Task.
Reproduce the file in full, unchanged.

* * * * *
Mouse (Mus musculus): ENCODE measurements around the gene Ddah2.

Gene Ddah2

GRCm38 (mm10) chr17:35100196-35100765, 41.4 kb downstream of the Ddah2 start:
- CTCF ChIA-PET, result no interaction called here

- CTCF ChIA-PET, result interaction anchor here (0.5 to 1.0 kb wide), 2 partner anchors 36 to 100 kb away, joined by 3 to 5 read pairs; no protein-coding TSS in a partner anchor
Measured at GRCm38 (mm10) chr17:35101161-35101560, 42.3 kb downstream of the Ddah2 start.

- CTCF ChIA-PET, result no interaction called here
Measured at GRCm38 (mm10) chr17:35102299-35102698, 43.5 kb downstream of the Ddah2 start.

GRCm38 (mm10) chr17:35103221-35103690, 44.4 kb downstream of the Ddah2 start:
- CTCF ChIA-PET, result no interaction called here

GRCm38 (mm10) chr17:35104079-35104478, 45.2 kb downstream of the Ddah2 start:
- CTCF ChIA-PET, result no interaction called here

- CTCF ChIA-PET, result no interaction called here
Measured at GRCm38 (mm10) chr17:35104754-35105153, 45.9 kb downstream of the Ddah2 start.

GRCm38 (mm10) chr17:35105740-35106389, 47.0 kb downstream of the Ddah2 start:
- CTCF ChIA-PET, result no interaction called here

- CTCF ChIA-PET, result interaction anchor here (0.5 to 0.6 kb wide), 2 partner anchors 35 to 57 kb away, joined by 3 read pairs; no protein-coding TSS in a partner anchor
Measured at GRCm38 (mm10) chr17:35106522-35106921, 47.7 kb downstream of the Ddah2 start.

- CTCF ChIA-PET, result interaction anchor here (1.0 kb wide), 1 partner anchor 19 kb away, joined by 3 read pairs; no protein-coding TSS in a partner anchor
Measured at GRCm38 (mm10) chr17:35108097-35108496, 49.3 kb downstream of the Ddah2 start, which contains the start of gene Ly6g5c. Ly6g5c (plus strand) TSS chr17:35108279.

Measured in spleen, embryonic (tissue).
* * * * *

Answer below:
Mouse (Mus musculus): ENCODE measurements around the gene Ddah2.

Gene Ddah2

GRCm38 (mm10) chr17:35100196-35100765, 41.4 kb downstream of the Ddah2 start:
- CTCF ChIA-PET, result no interaction called here

- CTCF ChIA-PET, result interaction anchor here (0.5 to 1.0 kb wide), 2 partner anchors 36 to 100 kb away, joined by 3 to 5 read pairs; no protein-coding TSS in a partner anchor
Measured at GRCm38 (mm10) chr17:35101161-35101560, 42.3 kb downstream of the Ddah2 start.

- CTCF ChIA-PET, result no interaction called here
Measured at GRCm38 (mm10) chr17:35102299-35102698, 43.5 kb downstream of the Ddah2 start.

GRCm38 (mm10) chr17:35103221-35103690, 44.4 kb downstream of the Ddah2 start:
- CTCF ChIA-PET, result no interaction called here

GRCm38 (mm10) chr17:35104079-35104478, 45.2 kb downstream of the Ddah2 start:
- CTCF ChIA-PET, result no interaction called here

- CTCF ChIA-PET, result no interaction called here
Measured at GRCm38 (mm10) chr17:35104754-35105153, 45.9 kb downstream of the Ddah2 start.

GRCm38 (mm10) chr17:35105740-35106389, 47.0 kb downstream of the Ddah2 start:
- CTCF ChIA-PET, result no interaction called here

- CTCF ChIA-PET, result interaction anchor here (0.5 to 0.6 kb wide), 2 partner anchors 35 to 57 kb away, joined by 3 read pairs; no protein-coding TSS in a partner anchor
Measured at GRCm38 (mm10) chr17:35106522-35106921, 47.7 kb downstream of the Ddah2 start.

- CTCF ChIA-PET, result interaction anchor here (1.0 kb wide), 1 partner anchor 19 kb away, joined by 3 read pairs; no protein-coding TSS in a partner anchor
Measured at GRCm38 (mm10) chr17:35108097-35108496, 49.3 kb downstream of the Ddah2 start, which contains the start of gene Ly6g5c. Ly6g5c (plus strand) TSS chr17:35108279.

Measured in spleen, embryonic (tissue).